Picnic Basket Epiphany

It’s 5:45pm on a Monday.
Everyone and their brother is at Target.
Maybe their grandma, too.
It’s pouring cats and dogs outside.
Can’t people find anything better to do than peruse the aisles of knock off candles, As-Seen-On-TV gadgets and turquoise jewelry?

Wait a minute.  I’m here, too.  Without my brother, might I add (’cause I don’t have one), but Nana is waiting in the car outside.

A quick trip to the pharmacy found me lolligagging through the grocery section whilst I waited on a prescription to be filled, seeking out a quick meal to fix for my family tonight.

Spaghetti sauce?  For just a dollar a jar?
Heck yes!  I’ll take two, thank you!

Sourdough bread?  Peperidge Farm?
I never buy that brand, ’cause it’s so pricey.
It’s a splurge, but I just saved a ton on the store brand sauce.
ure, put it in my buggy!

Now I need some of that sprinkle stinky cheese for the top of Ole’ Smokey.
Maybe the name brand kind will be on sale.
Now where is it at?

As I rounded the corner of aisle number 5, I saw it.  I SAW IT!  Not the cheese, but something more sparkly.  Sitting on the lower shelf in the cool housewares section that taunts the hamburger meats and pineapples across the way in the grocery department, was a picnic basket.  Staring back at me in all of it’s pink and yellow woven glory, it was a simple wooden basket, much like I would imagine made a trip through the woods to granny’s house. Only, this one was jazzed up in colorful summertime hues.  It begs passersby, “Take me home with you and I’ll afford you the luxury of a perfect weekend picnic.  It will be all rainbows and unicorns.  Buy me and see!”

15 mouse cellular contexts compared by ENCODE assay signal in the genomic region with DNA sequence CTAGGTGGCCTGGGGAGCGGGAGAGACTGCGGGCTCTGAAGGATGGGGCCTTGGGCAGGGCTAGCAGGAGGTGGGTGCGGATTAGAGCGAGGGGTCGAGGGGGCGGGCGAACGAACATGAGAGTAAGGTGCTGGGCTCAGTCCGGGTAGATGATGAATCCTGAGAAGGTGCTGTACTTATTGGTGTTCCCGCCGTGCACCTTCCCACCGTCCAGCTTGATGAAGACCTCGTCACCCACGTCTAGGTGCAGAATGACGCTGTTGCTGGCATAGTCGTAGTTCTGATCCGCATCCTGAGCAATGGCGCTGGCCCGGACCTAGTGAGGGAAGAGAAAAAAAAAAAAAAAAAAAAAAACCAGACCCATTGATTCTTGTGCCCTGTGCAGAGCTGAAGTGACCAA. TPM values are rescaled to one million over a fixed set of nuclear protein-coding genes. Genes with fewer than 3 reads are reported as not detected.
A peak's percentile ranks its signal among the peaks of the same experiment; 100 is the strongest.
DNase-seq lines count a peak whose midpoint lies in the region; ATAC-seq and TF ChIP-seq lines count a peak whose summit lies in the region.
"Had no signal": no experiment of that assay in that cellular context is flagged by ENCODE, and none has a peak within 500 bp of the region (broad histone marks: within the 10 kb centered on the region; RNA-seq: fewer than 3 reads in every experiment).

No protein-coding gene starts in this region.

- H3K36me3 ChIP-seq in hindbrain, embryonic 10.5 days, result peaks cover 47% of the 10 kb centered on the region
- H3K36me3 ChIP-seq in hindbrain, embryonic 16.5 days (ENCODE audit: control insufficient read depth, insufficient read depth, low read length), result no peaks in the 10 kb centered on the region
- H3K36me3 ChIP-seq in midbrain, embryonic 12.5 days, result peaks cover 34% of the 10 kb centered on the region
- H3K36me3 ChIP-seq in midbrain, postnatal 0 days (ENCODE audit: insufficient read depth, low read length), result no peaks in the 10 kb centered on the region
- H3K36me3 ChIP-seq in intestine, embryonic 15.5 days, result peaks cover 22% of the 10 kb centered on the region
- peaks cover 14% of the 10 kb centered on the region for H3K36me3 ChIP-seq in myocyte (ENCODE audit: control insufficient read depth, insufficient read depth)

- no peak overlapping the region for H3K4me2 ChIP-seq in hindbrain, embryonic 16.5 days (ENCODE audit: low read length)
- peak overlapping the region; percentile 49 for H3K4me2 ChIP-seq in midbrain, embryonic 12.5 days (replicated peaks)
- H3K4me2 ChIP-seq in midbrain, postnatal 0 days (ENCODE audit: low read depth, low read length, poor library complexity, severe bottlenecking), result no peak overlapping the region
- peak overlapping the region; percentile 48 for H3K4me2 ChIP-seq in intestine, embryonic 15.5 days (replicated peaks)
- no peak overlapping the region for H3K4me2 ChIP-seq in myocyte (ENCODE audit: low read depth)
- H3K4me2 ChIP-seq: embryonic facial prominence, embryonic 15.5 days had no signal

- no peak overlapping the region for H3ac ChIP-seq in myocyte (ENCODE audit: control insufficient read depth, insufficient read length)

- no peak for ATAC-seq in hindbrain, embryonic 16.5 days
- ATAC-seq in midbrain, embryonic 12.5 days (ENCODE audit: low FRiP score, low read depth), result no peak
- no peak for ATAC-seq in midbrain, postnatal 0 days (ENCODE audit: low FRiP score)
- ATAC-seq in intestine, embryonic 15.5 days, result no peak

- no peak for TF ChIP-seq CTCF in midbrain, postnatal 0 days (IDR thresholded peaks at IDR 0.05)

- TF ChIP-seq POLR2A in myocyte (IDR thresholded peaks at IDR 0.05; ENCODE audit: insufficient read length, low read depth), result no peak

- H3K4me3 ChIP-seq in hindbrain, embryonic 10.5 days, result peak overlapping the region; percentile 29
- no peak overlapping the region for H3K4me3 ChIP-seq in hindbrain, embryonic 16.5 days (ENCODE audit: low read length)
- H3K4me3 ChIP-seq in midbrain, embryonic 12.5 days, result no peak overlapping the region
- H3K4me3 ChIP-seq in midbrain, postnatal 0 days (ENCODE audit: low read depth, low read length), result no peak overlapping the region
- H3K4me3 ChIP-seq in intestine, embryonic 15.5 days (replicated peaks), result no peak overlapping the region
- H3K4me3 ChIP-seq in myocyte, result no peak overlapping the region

I realized something in that split second of hearing the fruitless attempts of that basket to promise me something it cannot (probably) deliver.

Thank you, magazine ads and television commercials.  Thank you, sitcoms and soap operas and ooshy, gooshy romance novels.  And thank you, Little Bear and Little Red Riding Hood.  Because of all these things and more, the promises of the picnic basket are alluring, to say the least.   Based on sheer emotion of these recalled things alone, it’s almost guaranteed a sell to a sucker like…well, like me!  Who woudln’t love to have a Sunday afternoon picnic with Pa and Ma and the Ingles girls in Walnut Grove?

Here’s what I’m getting at.  I’m a marketer by training, having the B.B.A. from a local university stuck behind some dresser or file cabinet in my house to prove it.  The lure of certain items, of styles of decorating, of ways of behavior…often these things come from our longing for the greener grass over there some where we’re not.

If only I would buy that picnic basket – all my fincancial woes, my menopausal blues, my family stresses, my lack of free time, my frizzy hair – all of this would go away, and I’d have chicken salad croissant sandwiches on an ant-free, plaid blanket.  I’d be drinking  lemonade spritzers  from old-timey paper straws with barber-shop stripes of orange and blue, enjoying head-tossing laughter with my immaculately clad children and adoring husband on a perfect 77 degree, partly sunny afternoon on a grassy green knoll overlooking a babbling creek.